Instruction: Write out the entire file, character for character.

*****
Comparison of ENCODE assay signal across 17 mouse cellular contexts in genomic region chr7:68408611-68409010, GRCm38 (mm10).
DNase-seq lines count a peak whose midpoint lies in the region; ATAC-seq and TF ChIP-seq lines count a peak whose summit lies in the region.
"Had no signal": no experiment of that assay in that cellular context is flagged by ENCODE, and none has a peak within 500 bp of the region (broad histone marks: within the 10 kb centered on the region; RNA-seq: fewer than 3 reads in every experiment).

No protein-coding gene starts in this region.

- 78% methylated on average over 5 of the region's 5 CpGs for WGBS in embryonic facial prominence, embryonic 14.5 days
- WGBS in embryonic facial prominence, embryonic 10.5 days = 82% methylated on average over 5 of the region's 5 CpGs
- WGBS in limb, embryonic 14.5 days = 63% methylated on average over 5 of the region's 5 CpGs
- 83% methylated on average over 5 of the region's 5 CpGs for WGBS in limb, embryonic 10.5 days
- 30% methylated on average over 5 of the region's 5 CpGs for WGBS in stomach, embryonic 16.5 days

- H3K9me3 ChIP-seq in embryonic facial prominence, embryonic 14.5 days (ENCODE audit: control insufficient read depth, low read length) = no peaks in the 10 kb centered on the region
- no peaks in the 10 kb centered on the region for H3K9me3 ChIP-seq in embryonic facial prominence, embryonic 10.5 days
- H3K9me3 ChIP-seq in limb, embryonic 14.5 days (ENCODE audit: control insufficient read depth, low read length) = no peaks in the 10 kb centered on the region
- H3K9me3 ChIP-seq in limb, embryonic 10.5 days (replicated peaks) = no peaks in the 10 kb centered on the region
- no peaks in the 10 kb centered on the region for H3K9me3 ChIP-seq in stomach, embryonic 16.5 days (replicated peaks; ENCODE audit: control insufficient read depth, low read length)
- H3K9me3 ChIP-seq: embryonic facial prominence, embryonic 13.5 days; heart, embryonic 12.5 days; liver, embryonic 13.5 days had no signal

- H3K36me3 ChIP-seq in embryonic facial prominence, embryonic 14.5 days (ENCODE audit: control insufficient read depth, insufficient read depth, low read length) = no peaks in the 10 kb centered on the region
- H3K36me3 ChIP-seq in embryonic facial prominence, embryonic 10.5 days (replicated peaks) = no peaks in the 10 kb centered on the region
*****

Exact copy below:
Comparison of ENCODE assay signal across 17 mouse cellular contexts in genomic region chr7:68408611-68409010, GRCm38 (mm10).
DNase-seq lines count a peak whose midpoint lies in the region; ATAC-seq and TF ChIP-seq lines count a peak whose summit lies in the region.
"Had no signal": no experiment of that assay in that cellular context is flagged by ENCODE, and none has a peak within 500 bp of the region (broad histone marks: within the 10 kb centered on the region; RNA-seq: fewer than 3 reads in every experiment).

No protein-coding gene starts in this region.

- 78% methylated on average over 5 of the region's 5 CpGs for WGBS in embryonic facial prominence, embryonic 14.5 days
- WGBS in embryonic facial prominence, embryonic 10.5 days = 82% methylated on average over 5 of the region's 5 CpGs
- WGBS in limb, embryonic 14.5 days = 63% methylated on average over 5 of the region's 5 CpGs
- 83% methylated on average over 5 of the region's 5 CpGs for WGBS in limb, embryonic 10.5 days
- 30% methylated on average over 5 of the region's 5 CpGs for WGBS in stomach, embryonic 16.5 days

- H3K9me3 ChIP-seq in embryonic facial prominence, embryonic 14.5 days (ENCODE audit: control insufficient read depth, low read length) = no peaks in the 10 kb centered on the region
- no peaks in the 10 kb centered on the region for H3K9me3 ChIP-seq in embryonic facial prominence, embryonic 10.5 days
- H3K9me3 ChIP-seq in limb, embryonic 14.5 days (ENCODE audit: control insufficient read depth, low read length) = no peaks in the 10 kb centered on the region
- H3K9me3 ChIP-seq in limb, embryonic 10.5 days (replicated peaks) = no peaks in the 10 kb centered on the region
- no peaks in the 10 kb centered on the region for H3K9me3 ChIP-seq in stomach, embryonic 16.5 days (replicated peaks; ENCODE audit: control insufficient read depth, low read length)
- H3K9me3 ChIP-seq: embryonic facial prominence, embryonic 13.5 days; heart, embryonic 12.5 days; liver, embryonic 13.5 days had no signal

- H3K36me3 ChIP-seq in embryonic facial prominence, embryonic 14.5 days (ENCODE audit: control insufficient read depth, insufficient read depth, low read length) = no peaks in the 10 kb centered on the region
- H3K36me3 ChIP-seq in embryonic facial prominence, embryonic 10.5 days (replicated peaks) = no peaks in the 10 kb centered on the region